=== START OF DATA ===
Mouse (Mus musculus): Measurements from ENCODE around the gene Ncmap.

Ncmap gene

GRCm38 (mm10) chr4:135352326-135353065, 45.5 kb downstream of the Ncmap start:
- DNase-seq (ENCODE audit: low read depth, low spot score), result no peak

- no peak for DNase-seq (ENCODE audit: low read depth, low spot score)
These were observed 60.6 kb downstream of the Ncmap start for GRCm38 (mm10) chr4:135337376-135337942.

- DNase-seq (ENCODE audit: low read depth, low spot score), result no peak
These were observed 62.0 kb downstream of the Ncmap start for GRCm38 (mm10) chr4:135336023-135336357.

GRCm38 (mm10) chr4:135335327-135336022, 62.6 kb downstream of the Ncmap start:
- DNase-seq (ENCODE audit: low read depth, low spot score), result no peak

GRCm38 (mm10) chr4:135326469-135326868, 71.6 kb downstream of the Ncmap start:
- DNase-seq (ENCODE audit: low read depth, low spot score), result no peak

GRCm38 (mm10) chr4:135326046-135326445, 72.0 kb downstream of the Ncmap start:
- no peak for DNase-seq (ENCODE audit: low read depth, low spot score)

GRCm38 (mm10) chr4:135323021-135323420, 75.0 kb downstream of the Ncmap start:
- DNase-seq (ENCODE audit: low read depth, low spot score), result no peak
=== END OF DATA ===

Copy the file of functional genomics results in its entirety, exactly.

Mouse (Mus musculus): Measurements from ENCODE around the gene Ncmap.

Ncmap gene

GRCm38 (mm10) chr4:135352326-135353065, 45.5 kb downstream of the Ncmap start:
- DNase-seq (ENCODE audit: low read depth, low spot score), result no peak

- no peak for DNase-seq (ENCODE audit: low read depth, low spot score)
These were observed 60.6 kb downstream of the Ncmap start for GRCm38 (mm10) chr4:135337376-135337942.

- DNase-seq (ENCODE audit: low read depth, low spot score), result no peak
These were observed 62.0 kb downstream of the Ncmap start for GRCm38 (mm10) chr4:135336023-135336357.

GRCm38 (mm10) chr4:135335327-135336022, 62.6 kb downstream of the Ncmap start:
- DNase-seq (ENCODE audit: low read depth, low spot score), result no peak

GRCm38 (mm10) chr4:135326469-135326868, 71.6 kb downstream of the Ncmap start:
- DNase-seq (ENCODE audit: low read depth, low spot score), result no peak

GRCm38 (mm10) chr4:135326046-135326445, 72.0 kb downstream of the Ncmap start:
- no peak for DNase-seq (ENCODE audit: low read depth, low spot score)

GRCm38 (mm10) chr4:135323021-135323420, 75.0 kb downstream of the Ncmap start:
- DNase-seq (ENCODE audit: low read depth, low spot score), result no peak